China has largely replaced Europe as the top market for Russian oil. The share of the yuan in Russian foreign trade currencies has soared from 0.5% to 16% in the span of a year. In the Russian Far East, special economic zones are being set up to welcome Chinese investors, who are also very much involved behind the scenes in the development of the “new trade route” to the North, in the Arctic.

Beijing in charge

It’s also more and more visible in the streets of Moscow, as well as in other big cities. Kia and Hyundai, Renault and Volkswagen are of course still omnipresent. But over the last months, Haval, Chery and Geely have made their presence clear. Chinese cars, manufactured in Russia or imported, now account for more than 40% of sales - against 7% in 2021.

Russia is becoming dependent on China.

According to experts, by 2025, they will represent about two thirds. Another sure sign: hotels are filling up with Chinese tourists. The lines of packed buses, a forgotten sight since Covid, are once again becoming part of the Russian urban landscape. In Moscow, as in Saint Petersburg.

The automotive industry, like other Russian industrial sectors, has to turn to China’s life-saving supply chains to make up for the damage caused by Western sanctions, maintain industrial production and satisfy the needs of a consumerist society.

In fact, Russia is becoming dependent on China. Vladimir Putin, who will parade this week at the Saint Petersburg forum, knows the relationship is unbalanced. Standing next to Xi Jinping in March, he admitted being “a little envious” of the efficiency of his powerful neighbor’s “leap forward”, of the system put into place to “develop its economy and strengthen the state”.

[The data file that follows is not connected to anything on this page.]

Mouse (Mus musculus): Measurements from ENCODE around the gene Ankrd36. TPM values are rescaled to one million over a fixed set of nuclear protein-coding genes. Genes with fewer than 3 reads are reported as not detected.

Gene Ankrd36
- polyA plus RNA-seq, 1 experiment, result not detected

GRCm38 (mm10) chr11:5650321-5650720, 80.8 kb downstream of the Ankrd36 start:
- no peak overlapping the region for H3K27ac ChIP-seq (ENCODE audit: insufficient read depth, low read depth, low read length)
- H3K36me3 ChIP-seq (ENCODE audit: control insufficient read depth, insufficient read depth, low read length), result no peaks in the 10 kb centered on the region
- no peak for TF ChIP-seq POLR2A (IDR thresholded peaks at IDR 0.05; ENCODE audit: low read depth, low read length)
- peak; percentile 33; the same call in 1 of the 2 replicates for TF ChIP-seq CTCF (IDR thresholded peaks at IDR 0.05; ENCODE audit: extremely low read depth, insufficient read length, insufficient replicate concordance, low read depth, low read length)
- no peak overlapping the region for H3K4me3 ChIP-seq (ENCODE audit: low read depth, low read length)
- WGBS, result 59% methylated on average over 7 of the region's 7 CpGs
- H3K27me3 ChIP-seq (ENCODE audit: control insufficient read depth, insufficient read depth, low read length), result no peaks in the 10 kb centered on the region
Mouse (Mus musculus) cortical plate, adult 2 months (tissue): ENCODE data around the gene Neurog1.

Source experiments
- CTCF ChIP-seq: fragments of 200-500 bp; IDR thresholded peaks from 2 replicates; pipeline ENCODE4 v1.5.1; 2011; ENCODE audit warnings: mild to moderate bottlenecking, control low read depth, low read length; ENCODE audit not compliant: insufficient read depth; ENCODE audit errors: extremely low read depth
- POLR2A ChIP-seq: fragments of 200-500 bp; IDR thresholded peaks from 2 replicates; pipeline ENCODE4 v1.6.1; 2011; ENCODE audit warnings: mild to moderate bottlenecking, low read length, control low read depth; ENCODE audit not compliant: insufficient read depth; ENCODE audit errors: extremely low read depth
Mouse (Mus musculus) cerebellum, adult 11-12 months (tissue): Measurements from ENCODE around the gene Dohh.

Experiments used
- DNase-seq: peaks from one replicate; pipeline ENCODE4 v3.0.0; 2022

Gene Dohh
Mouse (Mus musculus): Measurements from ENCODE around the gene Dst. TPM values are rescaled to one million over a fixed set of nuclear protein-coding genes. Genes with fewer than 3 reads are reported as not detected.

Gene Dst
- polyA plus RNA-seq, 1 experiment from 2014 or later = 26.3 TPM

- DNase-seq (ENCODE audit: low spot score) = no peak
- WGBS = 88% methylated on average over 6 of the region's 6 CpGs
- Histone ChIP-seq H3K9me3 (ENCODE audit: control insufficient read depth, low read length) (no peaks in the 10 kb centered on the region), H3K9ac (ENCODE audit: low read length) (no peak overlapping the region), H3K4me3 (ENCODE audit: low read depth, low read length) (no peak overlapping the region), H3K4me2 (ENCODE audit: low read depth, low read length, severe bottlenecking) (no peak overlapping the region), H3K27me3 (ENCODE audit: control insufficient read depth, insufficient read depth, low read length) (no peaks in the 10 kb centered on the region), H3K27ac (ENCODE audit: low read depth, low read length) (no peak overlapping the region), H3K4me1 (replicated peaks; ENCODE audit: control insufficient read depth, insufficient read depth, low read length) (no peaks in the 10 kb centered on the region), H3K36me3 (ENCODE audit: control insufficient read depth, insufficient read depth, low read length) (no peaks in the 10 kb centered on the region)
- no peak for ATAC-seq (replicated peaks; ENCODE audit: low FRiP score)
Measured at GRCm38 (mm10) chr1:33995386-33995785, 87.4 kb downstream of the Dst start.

In Russia, Chinese businessmen are focusing above all on business, far from political theatrics. At the “Russian Davos”, barring any surprise, few will consider it useful to have made the trip.

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FOCUS: Russia-Ukraine War

The Science Of Designing A Sanctions Model That Really Hurts Moscow

On paper, the scale of sanctions against Russia following its invasion of Ukraine is unprecedented. But opinion on the impact of sanctions remains divided in the absence of a reliable scientific foundation. A new study by Bank of Canada offers a way out.

Photo of people walking past a currency exchange rate board in Moscow on July 20.

People walking past a currency exchange rate board in Moscow on July 20.

Ekaterina Mereminskaya


The world has never seen sanctions like those imposed against Russia in response to its invasion of Ukraine. There have been targeted sanctions, of course, or sanctions against rogue countries like North Korea with wide support from the international community. But never in history has there been such a large-scale sanctions regime against one of the world’s biggest and most important economies.

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Here's the thing though: these sanctions were introduced in a hurry because the West needed to respond to the war decisively. No one calculated anything, they relied on generalizations and holistic visions, they were “groping in a dark room,” as Elina Rybakova, senior researcher at the Brussels think tank Bruegel, put it.

As a result, debates around the effectiveness of sanctions and how best to use them to influence Russia continue to do the rounds.

Supporters of sanctions have a clear and unified message: we must stop Russia from being able to continue this war. We must deprive them of the goods and technologies necessary for the production of weapons and military equipment, and prevent Russians from living normal lives.

Opponents argue that the sanctions backfire. They insist that Russia is a large enough economy, highly integrated into the energy market and international supply chains, and therefore has enough resilience to withstand restrictions. Those who impose sanctions will be the ones to lose markets and suppliers. They will face increased energy prices and countless other problems. Russia will be able to replace lost relationships with new and even stronger ties with other states.

Economists at the Bank of Canada have attempted to resolve this debate and figure out who is hit hardest by sanctions. They pieced together a model featuring three parties: a country imposing sanctions, a country against which they were imposed, and a third independent country.